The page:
Wild Lily, Prairie Fire
Gregor Benton and Alan Hunter provide here a source book of documents of democratic dissent under Chinese Communism, most of them previously untranslated and difficult to find in the West. Ranging from eye-witness accounts of a massacre to theoretical critiques of Chinese Marxist thought, these essays are among the most powerful and important works of Chinese dissident literature written in this century. An extensive introduction maintains that the documents reveal a tradition of democratic thought and practice that traces its descent to the New Culture Movement of the 1910s and the founding generation of the Chinese Communist Party. Far from being a late twentieth-century import (along with capitalist economics) from Europe, Japan, and the United States, this tradition of dissent is deeply embedded in the experience of China's revolutionary movements.
The story of Chinese Communism has often been reduced to uniformity not only by political bureaucrats in China but by Western scholarship derived from official Chinese histories. Wild Lily, Prairie Fire paints a far richer picture. The book calls into question many of the usual beliefs about the relation between democracy and communism, at least in the Chinese case, which may now be seen to depart from the Soviet model in yet another crucial respect.
to seek consensus with sections of the political establishment than to contest it wholesale. Until 1989 they were closely allied to reformers in the Party, and indeed some of them were former advisers to Zhao Ziyang and beneficiaries of his policies. One reason for this connection is that the Chinese Communist Party, being perennially divided, offers a wider political choice than the old Eastern European Communist Parties. Another is that China’s experiment in economic reform (which outside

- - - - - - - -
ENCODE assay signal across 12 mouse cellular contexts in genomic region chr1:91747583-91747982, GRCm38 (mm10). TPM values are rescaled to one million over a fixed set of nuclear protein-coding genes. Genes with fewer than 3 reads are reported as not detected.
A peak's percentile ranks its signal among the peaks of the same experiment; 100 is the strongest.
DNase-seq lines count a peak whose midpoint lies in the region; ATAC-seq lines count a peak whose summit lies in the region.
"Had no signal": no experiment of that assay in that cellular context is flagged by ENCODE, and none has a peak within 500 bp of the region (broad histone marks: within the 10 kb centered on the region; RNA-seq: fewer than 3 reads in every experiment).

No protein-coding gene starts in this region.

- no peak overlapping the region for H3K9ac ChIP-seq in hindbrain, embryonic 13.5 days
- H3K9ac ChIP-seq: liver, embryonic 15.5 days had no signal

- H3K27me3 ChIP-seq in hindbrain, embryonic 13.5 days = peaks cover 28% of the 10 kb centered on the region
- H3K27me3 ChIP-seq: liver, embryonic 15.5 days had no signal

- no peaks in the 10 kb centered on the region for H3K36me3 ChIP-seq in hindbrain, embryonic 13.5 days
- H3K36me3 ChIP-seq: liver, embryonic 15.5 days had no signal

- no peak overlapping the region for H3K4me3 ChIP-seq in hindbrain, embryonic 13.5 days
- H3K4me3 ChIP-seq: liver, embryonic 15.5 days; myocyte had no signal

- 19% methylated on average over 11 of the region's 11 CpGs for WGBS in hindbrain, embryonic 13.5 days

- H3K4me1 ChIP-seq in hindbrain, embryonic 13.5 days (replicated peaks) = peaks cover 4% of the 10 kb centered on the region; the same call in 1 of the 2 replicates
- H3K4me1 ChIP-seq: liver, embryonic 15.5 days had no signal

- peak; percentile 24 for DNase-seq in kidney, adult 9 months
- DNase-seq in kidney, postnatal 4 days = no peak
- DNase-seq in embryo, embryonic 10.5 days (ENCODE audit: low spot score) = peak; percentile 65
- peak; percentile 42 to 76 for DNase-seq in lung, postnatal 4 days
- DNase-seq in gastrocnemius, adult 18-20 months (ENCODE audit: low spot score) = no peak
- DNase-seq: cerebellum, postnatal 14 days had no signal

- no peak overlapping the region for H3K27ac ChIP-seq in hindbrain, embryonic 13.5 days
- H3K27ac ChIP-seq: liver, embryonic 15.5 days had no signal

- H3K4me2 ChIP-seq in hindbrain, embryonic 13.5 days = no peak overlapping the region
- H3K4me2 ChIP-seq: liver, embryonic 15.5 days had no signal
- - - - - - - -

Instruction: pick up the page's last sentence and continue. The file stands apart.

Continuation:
Russia-returned leader, Wang Ming, and so for the further strengthening of Mao’s own position as Party Chief. The dissident writers were at first heartened by Mao’s attacks on bureaucracy. They enthusiastically repeated his criticisms and added some of their own. Wang Shiwei saw the Rectification Campaign as a struggle between Mao’s “orthodox” group, which he supported, and the “unorthodox” faction.10 He may even have hoped that Mao would back his libertarian manifesto. He was to be rudely
fact is a mortal threat to the bourgeoisie, who fear workers holding guns. Out of spontaneous hatred for the bureaucrats who tried to snatch the fruit of victory, the revolutionary people shouted a resounding revolutionary slogan: “Giving up our guns amounts to suicide.” Moreover, they formed a spontaneous, nationwide mass “arms concealment movement” for the armed overthrow of the new bureaucratic bourgeoisie. The August gun-seizing movement was great. It was not only unprecedented in capitalist
affront his dignity will never receive legal protection! If we do not oppose this feudal principle of the “system of rites,” can we really implement the rule by law of the dictatorship of the proletariat which emphasizes “suppressing the enemies; protecting the people”? This is a great contradiction. On the one hand, the Party’s centralized leadership must never be shaken, while, on the other, “the emphasis of the movement is to rectify the capitalist-roaders in the Party.” But these
similar to that in the Soviet Union? This is the fundamental theoretical question determining the nature of the Great Proletarian Cultural Revolution. It must be pointed out immediately that most of our Party members are good or comparatively good. However, this privileged stratum is an objective fact that is generated out of our country’s socioeconomic conditions and cannot be changed according to men’s will. Why is there such corruption in today’s society? Why are resources squandered, why do